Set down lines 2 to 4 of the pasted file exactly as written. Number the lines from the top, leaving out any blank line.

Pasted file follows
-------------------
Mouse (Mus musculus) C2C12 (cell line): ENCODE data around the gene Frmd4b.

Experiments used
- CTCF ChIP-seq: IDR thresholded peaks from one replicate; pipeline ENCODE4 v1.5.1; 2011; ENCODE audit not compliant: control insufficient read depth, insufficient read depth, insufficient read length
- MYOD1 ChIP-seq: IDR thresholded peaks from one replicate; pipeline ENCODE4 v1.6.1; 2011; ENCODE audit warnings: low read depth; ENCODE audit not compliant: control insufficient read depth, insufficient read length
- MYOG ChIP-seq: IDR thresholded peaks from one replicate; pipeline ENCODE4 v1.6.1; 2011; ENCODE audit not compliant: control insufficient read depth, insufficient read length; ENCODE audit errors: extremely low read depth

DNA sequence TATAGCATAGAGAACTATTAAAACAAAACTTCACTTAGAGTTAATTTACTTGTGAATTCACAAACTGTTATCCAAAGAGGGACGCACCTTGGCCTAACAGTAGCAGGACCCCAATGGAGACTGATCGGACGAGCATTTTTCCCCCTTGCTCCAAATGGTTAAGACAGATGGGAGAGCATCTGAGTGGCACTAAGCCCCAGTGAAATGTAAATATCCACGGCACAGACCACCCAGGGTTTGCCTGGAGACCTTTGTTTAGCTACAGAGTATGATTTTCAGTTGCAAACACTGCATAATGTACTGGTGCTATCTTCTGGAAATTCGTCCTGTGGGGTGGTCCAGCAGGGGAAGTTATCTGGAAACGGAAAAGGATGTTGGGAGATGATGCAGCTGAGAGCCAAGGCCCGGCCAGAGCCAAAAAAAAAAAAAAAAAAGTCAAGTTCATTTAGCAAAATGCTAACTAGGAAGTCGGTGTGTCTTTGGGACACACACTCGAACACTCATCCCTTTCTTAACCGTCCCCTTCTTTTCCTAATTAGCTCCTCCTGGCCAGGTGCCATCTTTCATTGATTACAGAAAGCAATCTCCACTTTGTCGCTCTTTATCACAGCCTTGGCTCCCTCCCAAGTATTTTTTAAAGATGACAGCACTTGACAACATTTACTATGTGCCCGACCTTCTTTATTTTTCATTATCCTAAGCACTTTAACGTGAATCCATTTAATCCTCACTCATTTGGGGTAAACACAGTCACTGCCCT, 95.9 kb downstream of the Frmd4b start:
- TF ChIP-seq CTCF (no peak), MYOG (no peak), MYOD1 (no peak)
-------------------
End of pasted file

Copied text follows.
Experiments used
- CTCF ChIP-seq: IDR thresholded peaks from one replicate; pipeline ENCODE4 v1.5.1; 2011; ENCODE audit not compliant: control insufficient read depth, insufficient read depth, insufficient read length
- MYOD1 ChIP-seq: IDR thresholded peaks from one replicate; pipeline ENCODE4 v1.6.1; 2011; ENCODE audit warnings: low read depth; ENCODE audit not compliant: control insufficient read depth, insufficient read length